reading reaches the final meaning. In this model, the reader reads all of the words in a
phrase, or a sentence before being able to understand.
According to Carrell (1989), the bottom-up reading process begins with decoding
the smallest linguistic units, especially phonemes, graphemes, and words, and ultimately
constructs meaning from the smallest to the largest units. While doing this, the readers
apply their background knowledge to the information they find in the texts. This bottom-
up method is also called data-driven and text-based reading.
However, the disadvantage of this model is that the readers will only be successful
in reading if they accurately decode the linguistic units and recognize the relationship
between words. However, it is impossible for the readers to store in their memory the
meaning of every word in a passage. Moreover, it is difficult to relate one word to the
From the above information, it could be said that there are some arguments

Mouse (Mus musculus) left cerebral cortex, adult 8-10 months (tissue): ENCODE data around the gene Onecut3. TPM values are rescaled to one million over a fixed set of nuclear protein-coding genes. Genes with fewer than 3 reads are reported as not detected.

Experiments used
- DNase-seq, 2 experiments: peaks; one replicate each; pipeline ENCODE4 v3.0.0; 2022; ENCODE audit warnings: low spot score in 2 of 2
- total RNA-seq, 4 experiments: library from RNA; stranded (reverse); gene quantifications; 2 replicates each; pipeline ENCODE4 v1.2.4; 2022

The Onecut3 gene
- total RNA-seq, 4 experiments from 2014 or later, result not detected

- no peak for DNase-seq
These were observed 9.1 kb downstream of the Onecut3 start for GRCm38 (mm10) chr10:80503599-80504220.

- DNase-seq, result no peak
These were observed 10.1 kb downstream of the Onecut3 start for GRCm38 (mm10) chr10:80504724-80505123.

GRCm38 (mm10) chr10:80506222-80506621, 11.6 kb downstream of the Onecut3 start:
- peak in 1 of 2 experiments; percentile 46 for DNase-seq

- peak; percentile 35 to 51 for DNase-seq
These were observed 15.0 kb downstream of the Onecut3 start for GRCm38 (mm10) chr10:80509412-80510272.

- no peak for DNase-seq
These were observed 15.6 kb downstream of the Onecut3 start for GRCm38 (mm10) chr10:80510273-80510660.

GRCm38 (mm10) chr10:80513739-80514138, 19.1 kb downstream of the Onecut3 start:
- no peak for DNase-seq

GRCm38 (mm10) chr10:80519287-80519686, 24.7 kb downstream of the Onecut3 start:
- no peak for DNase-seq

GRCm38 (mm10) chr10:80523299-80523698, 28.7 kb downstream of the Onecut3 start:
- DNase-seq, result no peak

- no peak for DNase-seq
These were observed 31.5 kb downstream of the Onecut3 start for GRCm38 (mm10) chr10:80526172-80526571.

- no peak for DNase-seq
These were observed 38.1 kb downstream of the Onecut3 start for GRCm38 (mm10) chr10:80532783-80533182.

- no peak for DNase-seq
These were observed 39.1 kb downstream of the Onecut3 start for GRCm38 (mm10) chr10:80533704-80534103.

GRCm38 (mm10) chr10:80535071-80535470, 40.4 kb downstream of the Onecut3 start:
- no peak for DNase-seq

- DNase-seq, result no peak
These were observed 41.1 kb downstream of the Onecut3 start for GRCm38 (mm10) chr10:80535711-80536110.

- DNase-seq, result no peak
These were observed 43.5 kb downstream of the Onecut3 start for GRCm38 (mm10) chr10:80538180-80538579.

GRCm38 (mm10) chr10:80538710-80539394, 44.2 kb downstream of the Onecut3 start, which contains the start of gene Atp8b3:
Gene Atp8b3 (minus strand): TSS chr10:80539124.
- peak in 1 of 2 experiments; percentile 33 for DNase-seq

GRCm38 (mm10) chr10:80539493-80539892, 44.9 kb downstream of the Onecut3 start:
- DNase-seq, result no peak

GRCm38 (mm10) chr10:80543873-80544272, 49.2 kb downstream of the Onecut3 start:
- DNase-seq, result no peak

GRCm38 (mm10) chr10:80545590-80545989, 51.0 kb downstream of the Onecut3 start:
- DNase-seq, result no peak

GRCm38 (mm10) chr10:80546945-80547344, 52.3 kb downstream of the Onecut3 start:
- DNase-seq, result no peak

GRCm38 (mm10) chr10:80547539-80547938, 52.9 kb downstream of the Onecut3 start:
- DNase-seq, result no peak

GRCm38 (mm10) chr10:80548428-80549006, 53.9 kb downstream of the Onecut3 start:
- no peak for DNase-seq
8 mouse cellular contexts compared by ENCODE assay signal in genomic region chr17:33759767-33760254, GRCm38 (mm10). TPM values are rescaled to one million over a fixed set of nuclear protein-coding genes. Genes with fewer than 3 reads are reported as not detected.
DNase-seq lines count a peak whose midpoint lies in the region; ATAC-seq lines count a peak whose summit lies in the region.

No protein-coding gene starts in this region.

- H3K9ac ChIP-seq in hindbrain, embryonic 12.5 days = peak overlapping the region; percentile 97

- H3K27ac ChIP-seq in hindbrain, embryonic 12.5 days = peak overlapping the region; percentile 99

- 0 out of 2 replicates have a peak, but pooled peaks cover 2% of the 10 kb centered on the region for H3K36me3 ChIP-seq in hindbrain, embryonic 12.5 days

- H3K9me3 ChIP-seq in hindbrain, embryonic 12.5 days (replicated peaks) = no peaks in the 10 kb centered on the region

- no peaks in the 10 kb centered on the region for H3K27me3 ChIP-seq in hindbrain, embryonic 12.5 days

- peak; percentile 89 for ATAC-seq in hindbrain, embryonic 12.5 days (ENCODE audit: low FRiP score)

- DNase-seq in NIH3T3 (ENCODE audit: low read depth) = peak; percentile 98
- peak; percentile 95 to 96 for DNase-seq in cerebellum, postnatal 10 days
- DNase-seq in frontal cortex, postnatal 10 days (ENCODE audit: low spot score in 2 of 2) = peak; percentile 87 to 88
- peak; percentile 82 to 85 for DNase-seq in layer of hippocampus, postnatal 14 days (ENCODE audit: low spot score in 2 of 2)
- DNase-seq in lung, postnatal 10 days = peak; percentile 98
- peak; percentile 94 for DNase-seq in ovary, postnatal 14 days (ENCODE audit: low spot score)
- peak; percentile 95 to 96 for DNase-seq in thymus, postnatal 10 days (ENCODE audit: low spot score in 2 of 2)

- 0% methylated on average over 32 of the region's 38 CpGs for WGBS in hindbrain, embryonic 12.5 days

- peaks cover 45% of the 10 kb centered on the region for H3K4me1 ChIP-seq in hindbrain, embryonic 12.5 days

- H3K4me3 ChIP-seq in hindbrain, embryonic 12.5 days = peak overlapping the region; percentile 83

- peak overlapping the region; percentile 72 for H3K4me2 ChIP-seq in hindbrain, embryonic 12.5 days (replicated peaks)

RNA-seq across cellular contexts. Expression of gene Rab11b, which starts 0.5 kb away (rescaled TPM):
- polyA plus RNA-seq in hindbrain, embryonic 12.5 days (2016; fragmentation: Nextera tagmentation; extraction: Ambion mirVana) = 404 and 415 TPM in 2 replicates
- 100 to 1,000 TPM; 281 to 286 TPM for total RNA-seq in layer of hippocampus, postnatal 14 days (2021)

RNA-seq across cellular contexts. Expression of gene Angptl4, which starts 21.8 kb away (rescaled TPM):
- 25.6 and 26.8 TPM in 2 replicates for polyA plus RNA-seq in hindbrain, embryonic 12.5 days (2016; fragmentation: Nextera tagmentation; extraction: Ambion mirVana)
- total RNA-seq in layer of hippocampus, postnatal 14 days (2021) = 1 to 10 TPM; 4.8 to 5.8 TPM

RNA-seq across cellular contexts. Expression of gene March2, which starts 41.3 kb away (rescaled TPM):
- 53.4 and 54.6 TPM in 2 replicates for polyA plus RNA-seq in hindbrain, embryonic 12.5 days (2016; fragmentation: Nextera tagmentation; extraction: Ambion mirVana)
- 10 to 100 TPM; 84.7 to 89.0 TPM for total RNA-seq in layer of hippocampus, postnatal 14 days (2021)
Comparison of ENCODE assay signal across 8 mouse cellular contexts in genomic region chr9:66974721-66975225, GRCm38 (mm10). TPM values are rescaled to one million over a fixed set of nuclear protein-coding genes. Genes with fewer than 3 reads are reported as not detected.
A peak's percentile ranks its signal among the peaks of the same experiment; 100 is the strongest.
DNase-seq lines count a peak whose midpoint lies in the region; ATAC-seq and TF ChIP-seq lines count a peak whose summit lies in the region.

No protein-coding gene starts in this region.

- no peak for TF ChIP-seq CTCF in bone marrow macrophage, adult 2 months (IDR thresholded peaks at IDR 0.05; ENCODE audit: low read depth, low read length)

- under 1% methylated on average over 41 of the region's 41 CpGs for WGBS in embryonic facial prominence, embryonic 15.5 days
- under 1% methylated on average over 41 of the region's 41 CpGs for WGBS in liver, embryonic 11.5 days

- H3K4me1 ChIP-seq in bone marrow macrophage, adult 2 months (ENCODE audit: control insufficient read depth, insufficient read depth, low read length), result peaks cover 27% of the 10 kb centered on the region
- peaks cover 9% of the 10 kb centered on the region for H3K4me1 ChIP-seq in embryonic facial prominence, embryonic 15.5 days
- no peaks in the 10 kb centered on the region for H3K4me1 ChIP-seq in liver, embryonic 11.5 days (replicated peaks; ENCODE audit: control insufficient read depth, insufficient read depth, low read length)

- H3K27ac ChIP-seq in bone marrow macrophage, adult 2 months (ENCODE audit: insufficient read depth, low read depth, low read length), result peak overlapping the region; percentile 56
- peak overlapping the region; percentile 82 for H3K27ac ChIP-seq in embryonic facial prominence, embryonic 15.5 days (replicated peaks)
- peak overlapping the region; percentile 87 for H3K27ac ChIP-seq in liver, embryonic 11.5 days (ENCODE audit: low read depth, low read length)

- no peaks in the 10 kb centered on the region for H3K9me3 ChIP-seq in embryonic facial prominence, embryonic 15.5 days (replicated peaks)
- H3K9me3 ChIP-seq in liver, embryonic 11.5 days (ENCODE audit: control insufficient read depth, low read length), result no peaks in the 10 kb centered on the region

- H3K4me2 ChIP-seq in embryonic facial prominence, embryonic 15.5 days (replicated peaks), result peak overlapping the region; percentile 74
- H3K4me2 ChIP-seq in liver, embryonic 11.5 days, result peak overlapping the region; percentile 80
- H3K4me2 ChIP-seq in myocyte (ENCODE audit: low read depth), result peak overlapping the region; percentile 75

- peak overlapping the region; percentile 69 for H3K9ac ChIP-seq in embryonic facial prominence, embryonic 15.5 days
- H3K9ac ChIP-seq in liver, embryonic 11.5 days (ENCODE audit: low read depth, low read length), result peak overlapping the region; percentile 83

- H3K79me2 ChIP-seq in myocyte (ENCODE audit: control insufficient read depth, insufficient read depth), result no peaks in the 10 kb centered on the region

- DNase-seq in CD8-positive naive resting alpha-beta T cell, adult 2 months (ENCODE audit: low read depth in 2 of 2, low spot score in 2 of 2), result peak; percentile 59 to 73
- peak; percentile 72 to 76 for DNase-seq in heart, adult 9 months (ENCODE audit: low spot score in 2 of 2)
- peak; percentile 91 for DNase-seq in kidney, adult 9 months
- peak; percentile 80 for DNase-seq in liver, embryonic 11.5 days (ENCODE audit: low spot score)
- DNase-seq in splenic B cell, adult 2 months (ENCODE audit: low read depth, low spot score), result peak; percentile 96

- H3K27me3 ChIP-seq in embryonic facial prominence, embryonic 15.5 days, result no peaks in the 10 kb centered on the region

against the bottom-up model. In the reading process, the readers understand that what
they have read is the result of their own constructions, not the result of the transmission of
graphic symbols to their understanding, and that without their background knowledge,
they cannot comprehend the texts.
The Top–down Model
The top-down model was first introduced by Goodman (1967). He proposed the
idea of reading as a “psycholinguistic guessing game” in which the reader uses his
background (prior) knowledge or textual schemata to connect with a text and to relate
these to new or unexpected information found in the text in order to understand it. This
model focuses on linguistic guesswork rather than graphic textual information. Moreover,
the readers do not need to read every word of a text, but rather, they concentrate on